I’ve been going there for over 15 years, and I can say their level of service is not limited to them either. Their staff always shows that same standard too! That is simply because of who Cam, Scott & Sean are as people though. It brings to mind that old overused saying,
“Great leaders lead by example!”
All this rolled through my mind while I was sitting there getting gassed up today. It was more than confirmed when their employee walked up to my window after he was done gassing me up and asked if I needed my oil or windshield fluid checked.
"Freakin' right boys! Taghum Shell doin’ it right!
Their finished product is great. The building is gorgeous...the nicest gas station I have been in. There is a snack-y area that is on the side of the main store that has a variety of goods to grab and go, or chill out to sit and stare out the window if you desire.
The building is spacious, and stocked nicely. There's travel food, all the gas station-y things for your vehicle, fireworks, ATM, and a tad bit of party-time beverages.
Outside, they went from a simple two stall/two pump gas station set-up to a four stall/six pump system. Even with tripling their pump capacity they're still super busy. It's great. It shows how necessary their expansion was and that their longtime vision for their expansion was the right thing to do.
Scott, Shawn and Cam…I’m glad to support you guys all these years, and I'm really happy for you that you were finally able to pull off the massive site rebuild you have been dreaming about for so many years. The place looks freakin’ great! Nice one boys!!
I cruised outta there, back lost in my tunes with these thoughts rollin’ through my mind and a happy doggie in my back seat. Gruuuvin' down the road a little bit further thanks to the fellas.
5644 Highway 3A West
A sprinkle of magik...
The Break-down of my body began on the Fall & Winter Tours in 1993, so the following summer things were still really new for me. The intense pain all over my body and the zillions of appointments weren't things I was used to yet, and it definitely was not yet something that would become defined as normal for me.
Despite what I was going through I still never lost sight on seeing Jerry play whenever I could. Jerry's guitar and the sound of his voice are like a drug to me. They were most definitely medicine for the pain I was enduring. When everything else hurt, Jerry never did...he only made it better.
(If someone ever says music isn't healing and wants to debate it, send them my way and I'll put them in their place!)
I had second row seats for the Lovelight > Stella Blue > Lovelight in Ohio, and tickets to a couple other shows on the '94 Spring Tour that I had to give away because I was too sick to go to. I was horrified when I saw that set list from that double Lovelight/Stella sandwich! Some of my tape tradin' bros in the States kicked down some kind music 'cause they felt bad I had to give that shit away. One of them, George Petsoff, gave me a real crisp AUD copy of that show weeks after the fact.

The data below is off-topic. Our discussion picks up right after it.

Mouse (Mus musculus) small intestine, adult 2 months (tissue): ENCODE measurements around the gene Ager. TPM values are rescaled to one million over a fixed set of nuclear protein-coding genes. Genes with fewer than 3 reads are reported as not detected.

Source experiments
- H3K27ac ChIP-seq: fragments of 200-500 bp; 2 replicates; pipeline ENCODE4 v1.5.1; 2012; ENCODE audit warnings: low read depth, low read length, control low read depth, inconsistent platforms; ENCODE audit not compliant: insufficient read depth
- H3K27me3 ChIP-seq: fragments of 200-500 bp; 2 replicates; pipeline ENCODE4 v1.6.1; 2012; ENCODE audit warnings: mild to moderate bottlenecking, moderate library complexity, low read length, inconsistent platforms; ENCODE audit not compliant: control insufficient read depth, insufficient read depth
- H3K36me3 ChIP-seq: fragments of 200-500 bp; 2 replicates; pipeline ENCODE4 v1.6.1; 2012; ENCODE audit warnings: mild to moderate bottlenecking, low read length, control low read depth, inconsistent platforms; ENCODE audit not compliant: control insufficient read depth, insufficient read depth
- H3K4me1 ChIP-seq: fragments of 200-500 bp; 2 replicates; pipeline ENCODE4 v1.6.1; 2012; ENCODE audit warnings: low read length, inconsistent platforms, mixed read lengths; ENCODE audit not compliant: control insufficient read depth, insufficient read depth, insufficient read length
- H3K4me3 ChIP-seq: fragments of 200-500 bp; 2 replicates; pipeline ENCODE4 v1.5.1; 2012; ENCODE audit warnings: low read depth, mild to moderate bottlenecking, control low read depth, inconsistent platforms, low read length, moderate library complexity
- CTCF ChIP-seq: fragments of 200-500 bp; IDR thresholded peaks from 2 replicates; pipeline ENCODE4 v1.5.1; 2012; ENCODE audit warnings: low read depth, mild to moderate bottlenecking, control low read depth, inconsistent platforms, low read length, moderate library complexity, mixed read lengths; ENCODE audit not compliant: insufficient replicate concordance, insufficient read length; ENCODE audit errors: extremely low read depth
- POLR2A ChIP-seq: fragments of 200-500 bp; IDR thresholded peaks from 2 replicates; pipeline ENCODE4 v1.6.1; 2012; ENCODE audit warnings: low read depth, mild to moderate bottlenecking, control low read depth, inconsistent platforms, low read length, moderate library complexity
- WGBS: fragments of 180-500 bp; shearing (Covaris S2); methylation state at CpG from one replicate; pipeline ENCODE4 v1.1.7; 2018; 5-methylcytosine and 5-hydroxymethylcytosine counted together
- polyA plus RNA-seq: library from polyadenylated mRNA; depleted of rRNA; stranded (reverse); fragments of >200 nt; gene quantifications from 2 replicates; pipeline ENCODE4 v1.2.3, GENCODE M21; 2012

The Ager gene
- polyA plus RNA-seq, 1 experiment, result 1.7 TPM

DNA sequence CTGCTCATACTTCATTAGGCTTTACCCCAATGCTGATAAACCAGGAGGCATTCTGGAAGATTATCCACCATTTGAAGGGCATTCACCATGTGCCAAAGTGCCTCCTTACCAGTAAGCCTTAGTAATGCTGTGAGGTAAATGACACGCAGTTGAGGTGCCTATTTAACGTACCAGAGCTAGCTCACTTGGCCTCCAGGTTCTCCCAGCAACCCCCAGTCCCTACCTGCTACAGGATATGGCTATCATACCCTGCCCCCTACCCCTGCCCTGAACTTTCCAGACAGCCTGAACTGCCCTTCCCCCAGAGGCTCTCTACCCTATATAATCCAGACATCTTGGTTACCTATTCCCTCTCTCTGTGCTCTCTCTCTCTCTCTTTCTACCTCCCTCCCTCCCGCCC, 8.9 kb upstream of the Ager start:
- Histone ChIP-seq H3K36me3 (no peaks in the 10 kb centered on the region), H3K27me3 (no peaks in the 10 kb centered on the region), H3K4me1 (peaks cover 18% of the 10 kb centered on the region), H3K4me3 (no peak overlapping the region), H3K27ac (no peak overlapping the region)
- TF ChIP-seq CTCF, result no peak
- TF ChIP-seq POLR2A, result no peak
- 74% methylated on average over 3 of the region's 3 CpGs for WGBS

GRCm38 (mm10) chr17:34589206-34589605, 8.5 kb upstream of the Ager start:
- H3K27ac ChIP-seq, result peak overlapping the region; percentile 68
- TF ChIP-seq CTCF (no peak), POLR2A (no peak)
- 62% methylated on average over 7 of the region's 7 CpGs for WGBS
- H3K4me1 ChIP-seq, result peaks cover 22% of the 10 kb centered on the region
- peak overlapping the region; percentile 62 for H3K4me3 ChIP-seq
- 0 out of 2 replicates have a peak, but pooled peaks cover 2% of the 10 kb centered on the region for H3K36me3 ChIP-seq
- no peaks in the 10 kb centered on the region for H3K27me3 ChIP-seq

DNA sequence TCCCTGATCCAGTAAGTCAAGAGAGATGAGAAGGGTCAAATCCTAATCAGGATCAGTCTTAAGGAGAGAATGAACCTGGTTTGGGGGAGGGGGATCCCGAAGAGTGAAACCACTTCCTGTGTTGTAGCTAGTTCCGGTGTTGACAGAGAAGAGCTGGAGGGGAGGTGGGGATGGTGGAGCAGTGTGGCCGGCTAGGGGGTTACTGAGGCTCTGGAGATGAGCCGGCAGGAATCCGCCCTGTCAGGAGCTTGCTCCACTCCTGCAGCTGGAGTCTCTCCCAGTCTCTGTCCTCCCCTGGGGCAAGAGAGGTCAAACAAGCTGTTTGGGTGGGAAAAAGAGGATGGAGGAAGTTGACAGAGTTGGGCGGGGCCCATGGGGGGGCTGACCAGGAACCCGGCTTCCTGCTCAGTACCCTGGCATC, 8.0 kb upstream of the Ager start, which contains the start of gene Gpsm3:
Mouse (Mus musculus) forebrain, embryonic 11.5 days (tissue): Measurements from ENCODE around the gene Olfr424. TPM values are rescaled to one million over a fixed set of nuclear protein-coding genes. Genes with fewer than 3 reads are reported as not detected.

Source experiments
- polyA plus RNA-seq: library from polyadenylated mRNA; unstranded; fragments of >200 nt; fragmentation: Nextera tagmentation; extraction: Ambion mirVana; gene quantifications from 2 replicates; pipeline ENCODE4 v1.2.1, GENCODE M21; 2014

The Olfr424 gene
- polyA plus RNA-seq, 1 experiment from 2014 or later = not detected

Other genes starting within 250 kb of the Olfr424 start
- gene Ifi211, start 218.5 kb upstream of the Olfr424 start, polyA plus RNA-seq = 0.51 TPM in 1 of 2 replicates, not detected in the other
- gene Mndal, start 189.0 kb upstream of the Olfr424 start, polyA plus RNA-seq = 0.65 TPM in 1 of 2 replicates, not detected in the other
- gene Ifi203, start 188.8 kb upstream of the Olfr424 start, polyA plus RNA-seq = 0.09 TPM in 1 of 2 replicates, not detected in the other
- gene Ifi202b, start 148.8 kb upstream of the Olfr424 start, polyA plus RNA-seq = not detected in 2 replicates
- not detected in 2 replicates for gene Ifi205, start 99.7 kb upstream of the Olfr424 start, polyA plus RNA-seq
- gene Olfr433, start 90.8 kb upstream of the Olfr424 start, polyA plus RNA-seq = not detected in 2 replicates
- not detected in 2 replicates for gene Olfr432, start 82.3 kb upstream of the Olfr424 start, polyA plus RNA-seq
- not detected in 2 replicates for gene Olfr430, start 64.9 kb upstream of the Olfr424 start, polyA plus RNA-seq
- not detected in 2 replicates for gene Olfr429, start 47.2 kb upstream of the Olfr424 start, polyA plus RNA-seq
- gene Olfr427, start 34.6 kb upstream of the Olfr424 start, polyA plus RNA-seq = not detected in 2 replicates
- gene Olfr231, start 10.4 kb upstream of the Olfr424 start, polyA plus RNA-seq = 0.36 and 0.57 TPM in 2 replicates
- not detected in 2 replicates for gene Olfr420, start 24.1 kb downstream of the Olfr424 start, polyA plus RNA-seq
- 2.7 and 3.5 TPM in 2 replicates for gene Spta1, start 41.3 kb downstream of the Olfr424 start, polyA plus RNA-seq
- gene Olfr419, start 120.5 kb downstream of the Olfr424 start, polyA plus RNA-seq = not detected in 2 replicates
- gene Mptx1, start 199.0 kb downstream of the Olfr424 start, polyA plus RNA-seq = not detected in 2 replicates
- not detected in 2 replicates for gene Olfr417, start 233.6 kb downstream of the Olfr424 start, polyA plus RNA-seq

For all you internet raised folk, we used to dream about being able to push a button and get any show we ever wanted to hear and have it be a cracklin' soundboard. That shit didn't exist in our consciousness as realistic possibility. Finding shows was grind at times. Sometimes it would take several years to find the right copy of the right show. I still remember the first time I popped in 5-2-70 Harpur College after looking for a long time...refusing shitty copies 'cause I knew I had to hear it sweet for the first time. When it arrived it was magikal! It was the same thing when I had just gotten a crisp board of 8-27-72 Field Trip show. I still have the snapshot in my mind of when I typed it into my tape list. I had the show blaring and as soon as I was done typing it, I sat back and just stared at it on my list like I just accomplished some amazing feat. I was beaming with smiles and filled with happiness. (Little tangent there...but a tangent that reminiscently filled my cup.)
I had a lot of emotion missing those shows, so when I got those surprise tapes in the mail I really sunk into 'em. It just made me wanna see them again even more. Luckily, I got to see a few shows that summer at Buckeye Lake and The Palace.
(I really loved Buckeye. You camped right there. No driving after the show. It was a total free for all party right there in all the action...and then you just walked into this slight bowl-like natural amphitheatre...and then you stumble out and keep partyin' right there again til morning. It was fuckin' smokin'!)
Right after Jerry's birthday show at The Place on Summer Tour I went straight into the hospital for a week and a half of testing. (*By the way...I had a 5th row right in front of Jerry for that show...score one for the team there, but my bro, Jeffrey had front row right in front of me...lucky bastid! I was so jealous during that Scarlet > Fire!) It was a quick turn-around for Mail-Order for the Fall Tour, so I had to fill out my order from my hospital bed. I was sending away for the second set of three shows of the Boston run and one of the Philly's at the next stop on the tour. (I was supposed to meet my bro Derek from the Detroit area at the shows in Philly, but I was too beat down, so I gave my ticket to Beef and went home. Bummer!)